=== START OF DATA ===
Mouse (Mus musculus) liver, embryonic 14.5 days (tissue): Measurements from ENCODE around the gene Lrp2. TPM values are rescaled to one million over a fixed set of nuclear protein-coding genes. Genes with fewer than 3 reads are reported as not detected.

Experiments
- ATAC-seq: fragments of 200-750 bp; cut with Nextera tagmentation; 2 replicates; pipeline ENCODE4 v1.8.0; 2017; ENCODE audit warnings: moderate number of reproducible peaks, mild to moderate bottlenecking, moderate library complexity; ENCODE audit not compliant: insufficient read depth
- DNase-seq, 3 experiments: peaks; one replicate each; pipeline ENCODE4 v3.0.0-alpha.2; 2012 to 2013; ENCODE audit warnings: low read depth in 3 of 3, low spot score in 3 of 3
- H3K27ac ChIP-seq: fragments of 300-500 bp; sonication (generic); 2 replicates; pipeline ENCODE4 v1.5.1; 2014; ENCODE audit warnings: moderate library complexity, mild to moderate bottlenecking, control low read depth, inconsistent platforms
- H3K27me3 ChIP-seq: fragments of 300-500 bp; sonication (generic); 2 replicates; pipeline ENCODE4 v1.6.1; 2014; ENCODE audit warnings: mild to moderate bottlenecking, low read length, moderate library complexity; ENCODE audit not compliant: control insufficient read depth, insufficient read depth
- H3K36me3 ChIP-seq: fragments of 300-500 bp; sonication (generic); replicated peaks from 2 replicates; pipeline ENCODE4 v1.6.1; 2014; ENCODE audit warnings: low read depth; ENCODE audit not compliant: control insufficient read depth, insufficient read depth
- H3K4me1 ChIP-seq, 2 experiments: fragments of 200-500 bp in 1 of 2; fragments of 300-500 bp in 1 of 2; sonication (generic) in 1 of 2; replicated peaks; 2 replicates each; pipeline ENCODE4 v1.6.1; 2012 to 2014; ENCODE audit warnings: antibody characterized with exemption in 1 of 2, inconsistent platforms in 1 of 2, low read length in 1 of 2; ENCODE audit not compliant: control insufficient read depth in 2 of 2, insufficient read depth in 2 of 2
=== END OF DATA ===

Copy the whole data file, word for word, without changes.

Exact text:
Mouse (Mus musculus) liver, embryonic 14.5 days (tissue): Measurements from ENCODE around the gene Lrp2. TPM values are rescaled to one million over a fixed set of nuclear protein-coding genes. Genes with fewer than 3 reads are reported as not detected.

Experiments
- ATAC-seq: fragments of 200-750 bp; cut with Nextera tagmentation; 2 replicates; pipeline ENCODE4 v1.8.0; 2017; ENCODE audit warnings: moderate number of reproducible peaks, mild to moderate bottlenecking, moderate library complexity; ENCODE audit not compliant: insufficient read depth
- DNase-seq, 3 experiments: peaks; one replicate each; pipeline ENCODE4 v3.0.0-alpha.2; 2012 to 2013; ENCODE audit warnings: low read depth in 3 of 3, low spot score in 3 of 3
- H3K27ac ChIP-seq: fragments of 300-500 bp; sonication (generic); 2 replicates; pipeline ENCODE4 v1.5.1; 2014; ENCODE audit warnings: moderate library complexity, mild to moderate bottlenecking, control low read depth, inconsistent platforms
- H3K27me3 ChIP-seq: fragments of 300-500 bp; sonication (generic); 2 replicates; pipeline ENCODE4 v1.6.1; 2014; ENCODE audit warnings: mild to moderate bottlenecking, low read length, moderate library complexity; ENCODE audit not compliant: control insufficient read depth, insufficient read depth
- H3K36me3 ChIP-seq: fragments of 300-500 bp; sonication (generic); replicated peaks from 2 replicates; pipeline ENCODE4 v1.6.1; 2014; ENCODE audit warnings: low read depth; ENCODE audit not compliant: control insufficient read depth, insufficient read depth
- H3K4me1 ChIP-seq, 2 experiments: fragments of 200-500 bp in 1 of 2; fragments of 300-500 bp in 1 of 2; sonication (generic) in 1 of 2; replicated peaks; 2 replicates each; pipeline ENCODE4 v1.6.1; 2012 to 2014; ENCODE audit warnings: antibody characterized with exemption in 1 of 2, inconsistent platforms in 1 of 2, low read length in 1 of 2; ENCODE audit not compliant: control insufficient read depth in 2 of 2, insufficient read depth in 2 of 2